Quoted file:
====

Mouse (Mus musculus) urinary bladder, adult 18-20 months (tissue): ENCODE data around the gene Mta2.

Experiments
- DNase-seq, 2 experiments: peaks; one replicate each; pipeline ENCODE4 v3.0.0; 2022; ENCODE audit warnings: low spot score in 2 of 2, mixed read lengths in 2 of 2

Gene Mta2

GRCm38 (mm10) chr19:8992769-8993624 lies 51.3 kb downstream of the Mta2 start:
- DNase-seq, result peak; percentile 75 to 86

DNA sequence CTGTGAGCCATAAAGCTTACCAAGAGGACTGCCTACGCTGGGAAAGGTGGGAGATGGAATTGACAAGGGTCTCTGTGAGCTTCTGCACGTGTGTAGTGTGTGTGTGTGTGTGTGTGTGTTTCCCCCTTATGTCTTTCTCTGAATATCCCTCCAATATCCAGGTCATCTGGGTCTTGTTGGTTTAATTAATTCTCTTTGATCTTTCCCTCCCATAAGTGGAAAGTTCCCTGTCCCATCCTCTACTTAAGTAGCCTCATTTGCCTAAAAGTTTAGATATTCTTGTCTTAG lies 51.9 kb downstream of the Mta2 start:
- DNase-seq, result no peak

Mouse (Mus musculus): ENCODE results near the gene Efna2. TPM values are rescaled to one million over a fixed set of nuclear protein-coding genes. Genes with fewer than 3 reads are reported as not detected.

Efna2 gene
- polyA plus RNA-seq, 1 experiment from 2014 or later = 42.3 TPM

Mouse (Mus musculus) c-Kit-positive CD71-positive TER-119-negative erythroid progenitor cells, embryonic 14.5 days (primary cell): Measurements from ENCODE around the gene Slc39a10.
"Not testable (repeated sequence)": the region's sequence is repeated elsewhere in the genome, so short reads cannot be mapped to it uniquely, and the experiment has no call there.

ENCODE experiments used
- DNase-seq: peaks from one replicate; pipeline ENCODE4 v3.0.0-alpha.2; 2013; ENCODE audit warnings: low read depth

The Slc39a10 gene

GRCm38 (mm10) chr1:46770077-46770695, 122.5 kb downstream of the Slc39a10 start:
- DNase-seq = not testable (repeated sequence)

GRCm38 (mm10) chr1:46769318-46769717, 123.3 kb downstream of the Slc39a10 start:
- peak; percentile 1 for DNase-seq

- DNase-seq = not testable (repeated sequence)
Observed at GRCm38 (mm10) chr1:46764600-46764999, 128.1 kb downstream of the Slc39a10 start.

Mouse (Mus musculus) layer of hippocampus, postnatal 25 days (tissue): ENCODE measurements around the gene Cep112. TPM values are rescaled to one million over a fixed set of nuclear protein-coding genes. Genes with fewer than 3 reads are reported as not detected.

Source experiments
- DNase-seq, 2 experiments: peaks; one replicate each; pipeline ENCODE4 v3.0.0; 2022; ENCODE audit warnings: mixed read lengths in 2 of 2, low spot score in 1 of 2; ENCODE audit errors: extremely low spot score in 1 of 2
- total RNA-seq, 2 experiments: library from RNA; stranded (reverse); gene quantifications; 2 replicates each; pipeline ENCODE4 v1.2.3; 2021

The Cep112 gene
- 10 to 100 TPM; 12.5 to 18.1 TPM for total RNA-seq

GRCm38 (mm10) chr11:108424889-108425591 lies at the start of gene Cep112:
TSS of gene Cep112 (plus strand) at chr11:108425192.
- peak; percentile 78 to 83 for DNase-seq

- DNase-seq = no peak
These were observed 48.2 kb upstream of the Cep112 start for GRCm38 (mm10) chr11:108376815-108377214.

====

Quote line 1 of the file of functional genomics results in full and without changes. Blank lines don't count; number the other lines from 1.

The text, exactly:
Mouse (Mus musculus) urinary bladder, adult 18-20 months (tissue): ENCODE data around the gene Mta2.